The program of pragmatic logic is based on the idea that general (logical and methodological) rules of scientific investigation should be applied in everyday communication. Pragmatic logic is a discipline aimed at applying logic (in a broad sense) in teaching and in everyday language use. So, two basic goals of pragmatic logic are: extending knowledge of logic and improving skills of applying it.
3.1. Subject-matter of pragmatic logic
Pragmatic logic consists of the analyses concerning:
(1) Word use: (a) understanding of expressions and their meaning, (b) statements and their parts, (c) objective counterparts of expressions (extension and intension of terms), (d) ambiguity of expressions and defects of meaning (ambiguity, vagueness, incomplete formulations) and (e) definitions (e.g. the distinction between nominal and real definition, definitions by abstraction and inductive definitions, stipulating and reporting definitions, definitions by postulates and pseudo-definitions by postulates, errors in defining).
(2) Questioning: (a) the structure of interrogative sentences, (b) decision questions and complementation questions, (c) assumptions of questions and suggestive questions, (d) improper answers, (e) thoughts expressed by an interrogative sentence and (f) didactic questions.
(3) Reasoning and inference: (a) formal logic and the consequence relation (logical consequence, the relationship between the truth of the reason and the truth of the consequence, enthymematic consequence), (b) inference and conditions of its correctness, (c) subjectively certain inference (the conclusiveness of subjectively certain inference in the light of the knowledge of the person involved), (d) subjectively uncertain inference (the conclusiveness of subjectively uncertain inference, logical probability versus mathematical probability, statistical probability, reductive inference, induction by enumeration, inference by analogy, induction by elimination).
(4) Methodological types of sciences: (a) deductive sciences, (b) inductive sciences, (c) inductive sciences and scientific laws, (d) statistical reasoning.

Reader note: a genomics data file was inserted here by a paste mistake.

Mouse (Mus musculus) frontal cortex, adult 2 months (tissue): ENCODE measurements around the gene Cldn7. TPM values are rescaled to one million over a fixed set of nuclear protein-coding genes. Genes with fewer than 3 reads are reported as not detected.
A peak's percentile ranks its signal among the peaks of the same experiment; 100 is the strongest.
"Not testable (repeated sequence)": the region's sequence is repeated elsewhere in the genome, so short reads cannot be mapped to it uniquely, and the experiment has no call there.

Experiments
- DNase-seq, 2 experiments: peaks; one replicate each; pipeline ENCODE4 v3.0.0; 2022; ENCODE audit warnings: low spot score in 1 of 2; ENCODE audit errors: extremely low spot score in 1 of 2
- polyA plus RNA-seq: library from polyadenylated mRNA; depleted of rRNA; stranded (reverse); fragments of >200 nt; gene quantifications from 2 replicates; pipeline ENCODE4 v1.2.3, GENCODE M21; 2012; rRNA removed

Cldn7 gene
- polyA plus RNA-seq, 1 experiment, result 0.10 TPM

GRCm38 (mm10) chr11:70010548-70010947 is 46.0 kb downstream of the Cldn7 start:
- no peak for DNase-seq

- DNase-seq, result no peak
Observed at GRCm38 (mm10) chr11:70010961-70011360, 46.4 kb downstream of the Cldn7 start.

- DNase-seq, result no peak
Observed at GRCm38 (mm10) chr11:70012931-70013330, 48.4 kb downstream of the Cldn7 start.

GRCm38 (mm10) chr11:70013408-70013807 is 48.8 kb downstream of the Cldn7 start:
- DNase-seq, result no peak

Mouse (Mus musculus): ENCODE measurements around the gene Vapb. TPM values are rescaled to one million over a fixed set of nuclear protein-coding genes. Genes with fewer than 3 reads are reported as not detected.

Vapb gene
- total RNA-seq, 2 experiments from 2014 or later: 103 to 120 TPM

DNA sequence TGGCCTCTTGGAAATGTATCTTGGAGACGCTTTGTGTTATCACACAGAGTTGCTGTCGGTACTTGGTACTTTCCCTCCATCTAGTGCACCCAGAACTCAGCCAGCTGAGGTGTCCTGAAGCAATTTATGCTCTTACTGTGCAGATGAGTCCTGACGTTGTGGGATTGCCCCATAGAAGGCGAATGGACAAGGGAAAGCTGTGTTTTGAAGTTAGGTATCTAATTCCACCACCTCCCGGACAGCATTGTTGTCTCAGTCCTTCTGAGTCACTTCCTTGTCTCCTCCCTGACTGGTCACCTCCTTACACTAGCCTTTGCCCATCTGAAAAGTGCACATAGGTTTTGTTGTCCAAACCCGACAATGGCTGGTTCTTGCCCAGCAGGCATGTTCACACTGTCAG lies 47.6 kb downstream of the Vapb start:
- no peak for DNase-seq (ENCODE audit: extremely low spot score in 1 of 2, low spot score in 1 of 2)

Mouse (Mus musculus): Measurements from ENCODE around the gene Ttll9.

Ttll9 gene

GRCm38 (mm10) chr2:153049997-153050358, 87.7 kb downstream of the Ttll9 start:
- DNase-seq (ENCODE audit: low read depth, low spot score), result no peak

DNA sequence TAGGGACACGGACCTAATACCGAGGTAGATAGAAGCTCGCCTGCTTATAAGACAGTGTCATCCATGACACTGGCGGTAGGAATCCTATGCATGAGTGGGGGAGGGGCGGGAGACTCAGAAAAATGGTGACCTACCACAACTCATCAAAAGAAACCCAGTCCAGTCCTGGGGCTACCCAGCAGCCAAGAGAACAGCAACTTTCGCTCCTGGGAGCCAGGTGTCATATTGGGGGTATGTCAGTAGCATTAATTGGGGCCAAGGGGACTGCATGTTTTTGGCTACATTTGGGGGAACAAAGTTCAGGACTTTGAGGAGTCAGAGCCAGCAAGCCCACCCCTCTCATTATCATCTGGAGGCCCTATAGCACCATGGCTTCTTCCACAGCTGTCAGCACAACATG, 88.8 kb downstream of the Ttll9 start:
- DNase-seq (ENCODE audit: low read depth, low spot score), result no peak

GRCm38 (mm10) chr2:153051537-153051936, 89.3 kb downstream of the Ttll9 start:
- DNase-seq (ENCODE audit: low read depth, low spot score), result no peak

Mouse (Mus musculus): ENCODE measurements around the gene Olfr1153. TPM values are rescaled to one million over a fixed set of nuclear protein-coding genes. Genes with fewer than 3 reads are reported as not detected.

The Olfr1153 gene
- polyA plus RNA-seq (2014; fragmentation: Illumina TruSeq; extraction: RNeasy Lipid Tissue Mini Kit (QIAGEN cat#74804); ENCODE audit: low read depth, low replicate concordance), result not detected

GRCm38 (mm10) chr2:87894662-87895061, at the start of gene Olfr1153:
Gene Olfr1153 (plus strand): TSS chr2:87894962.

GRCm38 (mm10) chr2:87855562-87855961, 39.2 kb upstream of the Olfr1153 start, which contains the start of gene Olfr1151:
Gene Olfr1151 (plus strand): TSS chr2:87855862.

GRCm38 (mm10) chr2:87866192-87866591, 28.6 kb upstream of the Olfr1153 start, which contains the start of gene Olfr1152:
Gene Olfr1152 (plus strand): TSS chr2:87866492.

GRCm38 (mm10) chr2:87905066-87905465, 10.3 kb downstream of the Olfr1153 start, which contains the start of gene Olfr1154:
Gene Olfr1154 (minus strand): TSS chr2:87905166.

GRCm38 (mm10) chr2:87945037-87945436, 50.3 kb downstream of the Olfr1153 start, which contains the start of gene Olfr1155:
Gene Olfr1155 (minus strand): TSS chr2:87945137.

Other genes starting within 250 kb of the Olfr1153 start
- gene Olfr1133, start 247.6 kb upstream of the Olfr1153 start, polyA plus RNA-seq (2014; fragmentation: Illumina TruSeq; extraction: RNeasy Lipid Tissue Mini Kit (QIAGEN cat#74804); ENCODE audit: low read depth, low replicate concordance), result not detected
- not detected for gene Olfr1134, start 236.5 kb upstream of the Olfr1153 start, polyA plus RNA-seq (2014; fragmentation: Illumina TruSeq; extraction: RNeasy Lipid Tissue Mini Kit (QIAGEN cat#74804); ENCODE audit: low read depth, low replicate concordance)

Since inference is one of the key topics of inquiry, in order to show that the program of pragmatic logic has a similar subject-matter to the contemporary study of argumentation, I shall discuss, as an example, Ajdukiewicz’s account of the ‘subjectively uncertain inference’.
According to Ajdukiewicz (1974, p. 120), a subjectively uncertain inference is the one in which we accept the conclusion with lesser certainty than the premises. It results from the fact that in spite of the premises being true the conclusion may turn out to be false. The instances of this type of inference are such that the strength of categorically accepted premises leads to a non-categorical acceptance of the conclusion. This is illustrated by the following example:
The fact that in the past water would always come out when the tap is turned on, makes valid – we think – an almost, though not quite, certain expectation that this time, too, water would come out when the tap is turned on. But our previous experience would not make full certainty valid (p. 120).
If we are to be entitled to accept the conclusion with less than full certainty, it suffices if the connection between them is weaker than the relation of consequence is. Ajdukiewicz deals with this kind of reasoning in terms of the probability of conclusion:
Such a weaker connection is described by the statement that the premisses make the conclusion probable. It is said that a statement B makes a statement A probable in a degree p in the sense that the validity of a fully certain acceptance of B makes the acceptance of A valid if and only if the degree of certainty with which A is accepted does not exceed p (pp. 120-121).
So, ‘a statement B makes a statement A probable in a degree p, if the logical probability of A relative to B is p’:
P1(A/B) = p.